ADHD is the most prevalent mental health disorder of childhood. The majority of children with ADHD receive their care in primary care settings. While the American Academy of Pediatrics (AAP) issued evidence-based guidelines and recommendations for pediatricians, most pediatricians have difficulty adhering to these guidelines. Given observed deficiencies in evidence-based ADHD care and the likely effects on child outcomes, the development and testing of interventions aimed at improving ADHD care in primary care settings is necessary. Cincinnati Children's Hospital Medical Center has developed a model intervention, termed the ADHD Collaborative, to comprehensively address this issue. The ADHD Collaborative intervention model includes academic detailing, quality improvement methods, and innovative tools (e.g., web portal) designed to promote and support the systematic use of the AAP guidelines. This intervention model has been used to train over 200 physicians at 55 practices in the Greater Cincinnati area. The intervention appears to produce 2- to 4-fold increases in the use of evidence-based ADHD-related practice behaviors in participating physicians. To date, the intervention has been implemented as a quality improvement project with few experimental controls. The primary goal of the proposed study is to conduct an experimentally-controlled cluster randomized trial of the ADHD Collaborative intervention. Thirty-six pediatric practices will be randomly assigned to receive the ADHD Collaborative intervention or to provide usual care. Approximately 108 physicians and 648 of their ADHD patients will be included in the study. Chart reviews, parental interviews, and parent and teacher rating scales will be collected. Between- and within-group hierarchical linear modeling analyses will examine whether the intervention produces significant improvements in pediatrician practice behaviors, patient satisfaction with ADHD care, and child outcomes over and above typical ADHD care. Also, the relative cost effectiveness of the ADHD Collaborative intervention over typical care will be established by computing incremental cost-effectiveness ratios using cost and effect size estimates.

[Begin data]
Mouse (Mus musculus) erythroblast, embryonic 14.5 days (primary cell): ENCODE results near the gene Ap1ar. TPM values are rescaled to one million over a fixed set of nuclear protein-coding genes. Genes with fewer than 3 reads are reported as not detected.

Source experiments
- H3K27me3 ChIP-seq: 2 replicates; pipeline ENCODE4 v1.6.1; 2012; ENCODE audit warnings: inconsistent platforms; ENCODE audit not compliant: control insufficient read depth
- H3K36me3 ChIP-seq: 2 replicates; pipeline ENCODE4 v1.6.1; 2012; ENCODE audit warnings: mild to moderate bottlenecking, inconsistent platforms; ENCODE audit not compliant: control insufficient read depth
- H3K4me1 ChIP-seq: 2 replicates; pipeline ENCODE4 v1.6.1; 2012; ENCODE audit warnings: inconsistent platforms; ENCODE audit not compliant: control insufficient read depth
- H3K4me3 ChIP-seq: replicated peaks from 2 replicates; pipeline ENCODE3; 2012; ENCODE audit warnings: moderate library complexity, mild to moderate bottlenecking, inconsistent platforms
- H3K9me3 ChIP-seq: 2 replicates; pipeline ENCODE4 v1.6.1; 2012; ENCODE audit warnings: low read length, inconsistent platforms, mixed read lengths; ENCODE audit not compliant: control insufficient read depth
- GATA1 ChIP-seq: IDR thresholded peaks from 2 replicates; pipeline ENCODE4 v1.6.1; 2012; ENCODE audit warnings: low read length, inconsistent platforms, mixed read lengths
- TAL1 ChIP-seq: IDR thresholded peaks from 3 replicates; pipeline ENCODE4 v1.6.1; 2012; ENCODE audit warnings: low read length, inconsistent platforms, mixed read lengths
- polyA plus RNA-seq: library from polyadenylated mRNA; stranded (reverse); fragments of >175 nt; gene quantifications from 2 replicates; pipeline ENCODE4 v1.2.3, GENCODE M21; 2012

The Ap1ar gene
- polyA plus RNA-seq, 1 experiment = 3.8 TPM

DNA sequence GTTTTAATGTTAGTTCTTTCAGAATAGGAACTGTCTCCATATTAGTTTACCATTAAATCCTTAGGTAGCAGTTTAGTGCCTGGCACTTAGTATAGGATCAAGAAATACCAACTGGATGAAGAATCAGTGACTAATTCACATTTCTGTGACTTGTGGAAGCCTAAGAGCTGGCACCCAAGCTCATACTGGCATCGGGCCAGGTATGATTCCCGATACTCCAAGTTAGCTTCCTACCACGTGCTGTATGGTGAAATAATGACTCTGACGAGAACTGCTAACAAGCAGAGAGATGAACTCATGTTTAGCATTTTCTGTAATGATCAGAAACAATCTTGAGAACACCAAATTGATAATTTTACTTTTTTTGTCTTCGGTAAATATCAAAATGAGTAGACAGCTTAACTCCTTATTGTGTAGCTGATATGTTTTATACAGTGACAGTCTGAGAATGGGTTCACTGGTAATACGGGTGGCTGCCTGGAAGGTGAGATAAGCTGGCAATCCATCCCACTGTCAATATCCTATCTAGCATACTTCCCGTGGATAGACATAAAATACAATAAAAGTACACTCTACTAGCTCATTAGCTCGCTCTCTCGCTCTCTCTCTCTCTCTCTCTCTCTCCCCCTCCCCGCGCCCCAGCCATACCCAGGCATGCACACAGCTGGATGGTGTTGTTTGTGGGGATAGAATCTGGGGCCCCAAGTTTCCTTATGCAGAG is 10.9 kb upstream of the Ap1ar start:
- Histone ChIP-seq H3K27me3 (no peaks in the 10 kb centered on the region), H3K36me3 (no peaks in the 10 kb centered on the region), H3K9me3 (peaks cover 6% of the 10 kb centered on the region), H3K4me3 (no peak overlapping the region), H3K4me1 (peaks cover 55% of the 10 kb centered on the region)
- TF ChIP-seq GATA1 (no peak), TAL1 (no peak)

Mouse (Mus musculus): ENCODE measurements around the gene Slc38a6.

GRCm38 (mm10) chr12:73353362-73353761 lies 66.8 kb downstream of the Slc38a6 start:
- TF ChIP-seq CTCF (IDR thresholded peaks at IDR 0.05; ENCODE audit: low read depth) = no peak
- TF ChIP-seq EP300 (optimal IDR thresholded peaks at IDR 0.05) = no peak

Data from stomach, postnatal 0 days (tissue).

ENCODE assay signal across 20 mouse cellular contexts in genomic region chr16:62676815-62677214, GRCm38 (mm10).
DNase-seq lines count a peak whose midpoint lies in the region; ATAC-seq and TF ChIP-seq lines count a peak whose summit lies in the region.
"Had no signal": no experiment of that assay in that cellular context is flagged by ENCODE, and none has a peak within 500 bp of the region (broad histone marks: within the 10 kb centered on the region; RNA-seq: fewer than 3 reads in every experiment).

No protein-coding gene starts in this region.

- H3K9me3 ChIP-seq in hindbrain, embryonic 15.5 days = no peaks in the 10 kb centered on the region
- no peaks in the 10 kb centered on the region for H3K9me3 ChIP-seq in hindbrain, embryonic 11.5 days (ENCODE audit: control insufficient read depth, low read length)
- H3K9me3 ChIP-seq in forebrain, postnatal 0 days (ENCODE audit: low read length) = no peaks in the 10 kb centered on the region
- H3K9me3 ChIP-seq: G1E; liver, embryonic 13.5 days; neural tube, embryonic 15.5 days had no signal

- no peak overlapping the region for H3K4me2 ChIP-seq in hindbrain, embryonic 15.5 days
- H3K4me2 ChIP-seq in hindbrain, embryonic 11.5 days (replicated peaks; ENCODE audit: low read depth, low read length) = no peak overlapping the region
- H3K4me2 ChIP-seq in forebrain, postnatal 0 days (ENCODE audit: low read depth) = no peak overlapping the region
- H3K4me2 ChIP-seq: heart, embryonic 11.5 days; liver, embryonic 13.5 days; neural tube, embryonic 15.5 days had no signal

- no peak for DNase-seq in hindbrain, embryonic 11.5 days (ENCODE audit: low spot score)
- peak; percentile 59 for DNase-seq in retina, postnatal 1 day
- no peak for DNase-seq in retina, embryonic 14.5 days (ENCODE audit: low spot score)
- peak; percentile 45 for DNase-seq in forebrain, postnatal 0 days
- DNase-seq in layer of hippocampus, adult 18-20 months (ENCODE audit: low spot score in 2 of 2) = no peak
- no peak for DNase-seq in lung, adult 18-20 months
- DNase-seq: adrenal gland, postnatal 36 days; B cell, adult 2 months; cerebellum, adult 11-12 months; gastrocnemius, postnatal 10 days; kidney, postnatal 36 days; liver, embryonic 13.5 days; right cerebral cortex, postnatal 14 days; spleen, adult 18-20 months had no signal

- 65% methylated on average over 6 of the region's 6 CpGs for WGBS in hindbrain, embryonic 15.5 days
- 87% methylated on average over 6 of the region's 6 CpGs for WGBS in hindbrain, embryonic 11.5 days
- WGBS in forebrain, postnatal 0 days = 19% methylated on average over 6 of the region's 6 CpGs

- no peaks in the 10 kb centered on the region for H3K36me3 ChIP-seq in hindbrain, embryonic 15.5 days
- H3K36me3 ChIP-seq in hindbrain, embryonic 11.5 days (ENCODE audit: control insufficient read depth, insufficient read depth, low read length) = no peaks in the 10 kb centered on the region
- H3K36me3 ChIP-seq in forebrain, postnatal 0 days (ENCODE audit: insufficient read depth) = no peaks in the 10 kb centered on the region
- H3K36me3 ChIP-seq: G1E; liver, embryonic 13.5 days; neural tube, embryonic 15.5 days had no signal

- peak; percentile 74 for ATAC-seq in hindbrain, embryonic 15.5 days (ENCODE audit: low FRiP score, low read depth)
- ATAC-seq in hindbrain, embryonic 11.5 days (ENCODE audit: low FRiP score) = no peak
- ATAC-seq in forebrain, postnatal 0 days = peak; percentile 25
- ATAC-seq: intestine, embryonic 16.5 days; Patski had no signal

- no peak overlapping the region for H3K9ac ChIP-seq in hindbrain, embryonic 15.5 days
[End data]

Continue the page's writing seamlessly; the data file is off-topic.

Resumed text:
Public Health Relevance

The public health significance of this proposal is substantial. With demonstration of intervention effectiveness, the proposed quality improvement intervention model has the potential for widespread dissemination which could potentially improve the ADHD care of millions of children nationwide.

National Institute of Health (NIH)
National Institute of Mental Health (NIMH)
Research Project (R01)
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Mental Health Services in Non-Specialty Settings (SRNS)
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Chambers, David A
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Cincinnati Children's Hospital Medical Center
United States
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Baum, Rebecca A; Epstein, Jeffery N; Kelleher, Kelly (2013) Healthcare reform, quality, and technology: ADHD as a case study. Curr Psychiatry Rep 15:369
Garner, Annie A; Oýýconnor, Briannon C; Narad, Megan E et al. (2013) The relationship between ADHD symptom dimensions, clinical correlates, and functional impairments. J Dev Behav Pediatr 34:469-77